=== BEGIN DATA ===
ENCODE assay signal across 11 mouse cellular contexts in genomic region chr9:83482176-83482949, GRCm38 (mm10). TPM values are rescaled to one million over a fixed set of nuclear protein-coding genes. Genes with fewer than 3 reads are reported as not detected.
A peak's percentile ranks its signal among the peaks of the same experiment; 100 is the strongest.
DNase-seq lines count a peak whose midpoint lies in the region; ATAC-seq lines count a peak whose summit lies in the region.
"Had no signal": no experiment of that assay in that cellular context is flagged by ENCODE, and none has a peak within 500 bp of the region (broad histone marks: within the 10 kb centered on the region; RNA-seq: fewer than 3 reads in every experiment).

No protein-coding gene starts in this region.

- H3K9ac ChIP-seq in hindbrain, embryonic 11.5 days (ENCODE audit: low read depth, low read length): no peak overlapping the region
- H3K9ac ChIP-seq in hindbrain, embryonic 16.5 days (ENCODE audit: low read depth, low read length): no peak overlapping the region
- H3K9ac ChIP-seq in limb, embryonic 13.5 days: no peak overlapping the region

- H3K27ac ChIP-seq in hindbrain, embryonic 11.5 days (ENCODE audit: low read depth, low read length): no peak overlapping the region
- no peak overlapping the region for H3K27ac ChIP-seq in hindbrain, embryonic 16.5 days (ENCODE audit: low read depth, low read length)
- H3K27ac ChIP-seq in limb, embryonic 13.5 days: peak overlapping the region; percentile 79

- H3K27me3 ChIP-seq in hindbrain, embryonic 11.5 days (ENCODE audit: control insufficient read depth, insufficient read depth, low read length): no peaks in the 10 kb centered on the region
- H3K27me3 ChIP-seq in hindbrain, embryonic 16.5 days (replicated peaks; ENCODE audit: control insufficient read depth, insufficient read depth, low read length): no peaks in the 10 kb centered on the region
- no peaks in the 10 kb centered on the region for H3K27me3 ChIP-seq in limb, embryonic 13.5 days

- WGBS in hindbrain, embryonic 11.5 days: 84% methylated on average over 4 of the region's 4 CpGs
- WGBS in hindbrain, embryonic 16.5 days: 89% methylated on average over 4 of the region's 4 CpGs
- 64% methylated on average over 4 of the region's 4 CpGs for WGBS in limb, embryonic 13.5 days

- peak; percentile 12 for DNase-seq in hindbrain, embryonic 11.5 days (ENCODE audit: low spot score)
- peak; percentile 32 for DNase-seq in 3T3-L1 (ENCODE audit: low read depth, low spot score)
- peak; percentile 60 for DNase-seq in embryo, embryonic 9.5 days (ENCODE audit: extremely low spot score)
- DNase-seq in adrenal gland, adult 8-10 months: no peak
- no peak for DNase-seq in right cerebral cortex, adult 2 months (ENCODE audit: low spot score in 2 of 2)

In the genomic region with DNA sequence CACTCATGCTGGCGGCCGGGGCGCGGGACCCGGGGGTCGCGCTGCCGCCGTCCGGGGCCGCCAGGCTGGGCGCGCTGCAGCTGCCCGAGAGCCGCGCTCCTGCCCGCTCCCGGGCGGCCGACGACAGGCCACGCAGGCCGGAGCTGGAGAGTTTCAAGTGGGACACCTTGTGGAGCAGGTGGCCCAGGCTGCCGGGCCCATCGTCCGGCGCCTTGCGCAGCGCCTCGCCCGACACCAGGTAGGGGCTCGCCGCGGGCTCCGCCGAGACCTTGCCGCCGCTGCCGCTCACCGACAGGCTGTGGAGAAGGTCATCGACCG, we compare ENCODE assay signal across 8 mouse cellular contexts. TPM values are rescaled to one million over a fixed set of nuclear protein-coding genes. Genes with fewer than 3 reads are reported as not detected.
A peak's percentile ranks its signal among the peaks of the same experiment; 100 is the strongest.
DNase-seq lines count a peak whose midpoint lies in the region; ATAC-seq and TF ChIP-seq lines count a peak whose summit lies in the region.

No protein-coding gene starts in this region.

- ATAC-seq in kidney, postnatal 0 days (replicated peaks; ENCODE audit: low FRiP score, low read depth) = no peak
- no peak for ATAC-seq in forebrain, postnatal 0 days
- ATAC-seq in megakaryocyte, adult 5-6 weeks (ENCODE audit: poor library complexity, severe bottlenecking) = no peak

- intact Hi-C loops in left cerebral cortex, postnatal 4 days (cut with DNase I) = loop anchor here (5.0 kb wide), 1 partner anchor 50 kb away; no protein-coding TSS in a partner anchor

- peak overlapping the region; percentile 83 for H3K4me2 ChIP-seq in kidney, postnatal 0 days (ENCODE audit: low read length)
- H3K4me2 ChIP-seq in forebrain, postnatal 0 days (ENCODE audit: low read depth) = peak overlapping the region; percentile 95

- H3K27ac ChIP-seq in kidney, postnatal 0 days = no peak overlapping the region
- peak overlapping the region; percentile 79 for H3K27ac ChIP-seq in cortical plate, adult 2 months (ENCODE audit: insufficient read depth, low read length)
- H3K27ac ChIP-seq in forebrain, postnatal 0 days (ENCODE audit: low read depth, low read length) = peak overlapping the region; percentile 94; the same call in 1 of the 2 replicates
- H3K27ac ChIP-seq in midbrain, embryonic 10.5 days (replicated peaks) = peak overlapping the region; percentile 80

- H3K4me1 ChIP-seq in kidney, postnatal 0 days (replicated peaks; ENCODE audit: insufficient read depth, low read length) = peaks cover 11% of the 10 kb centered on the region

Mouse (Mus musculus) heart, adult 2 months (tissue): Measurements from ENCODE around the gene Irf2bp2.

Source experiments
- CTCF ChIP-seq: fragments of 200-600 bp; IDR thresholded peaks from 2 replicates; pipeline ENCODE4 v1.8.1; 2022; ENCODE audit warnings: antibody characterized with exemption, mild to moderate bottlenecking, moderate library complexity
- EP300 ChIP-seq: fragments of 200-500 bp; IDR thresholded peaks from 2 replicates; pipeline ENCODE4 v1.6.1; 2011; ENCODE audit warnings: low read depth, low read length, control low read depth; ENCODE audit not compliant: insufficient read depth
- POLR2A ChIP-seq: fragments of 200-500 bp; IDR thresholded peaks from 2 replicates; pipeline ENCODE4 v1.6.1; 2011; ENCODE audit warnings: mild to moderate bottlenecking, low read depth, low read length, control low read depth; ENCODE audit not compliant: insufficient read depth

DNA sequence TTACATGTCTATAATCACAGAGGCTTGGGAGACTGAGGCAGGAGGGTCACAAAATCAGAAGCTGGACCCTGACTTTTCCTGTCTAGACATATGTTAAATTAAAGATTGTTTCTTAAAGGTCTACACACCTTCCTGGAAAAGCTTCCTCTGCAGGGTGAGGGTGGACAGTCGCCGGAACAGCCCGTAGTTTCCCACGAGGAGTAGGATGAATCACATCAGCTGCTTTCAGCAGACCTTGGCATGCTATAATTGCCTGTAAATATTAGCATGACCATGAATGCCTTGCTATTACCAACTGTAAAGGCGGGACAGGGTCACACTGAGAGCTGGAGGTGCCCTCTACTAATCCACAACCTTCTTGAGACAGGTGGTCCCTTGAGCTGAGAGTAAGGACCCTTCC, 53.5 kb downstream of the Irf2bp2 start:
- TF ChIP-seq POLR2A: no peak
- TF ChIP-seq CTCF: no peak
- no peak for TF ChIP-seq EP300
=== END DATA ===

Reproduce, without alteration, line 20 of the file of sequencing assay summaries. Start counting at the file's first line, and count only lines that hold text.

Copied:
- peak; percentile 60 for DNase-seq in embryo, embryonic 9.5 days (ENCODE audit: extremely low spot score)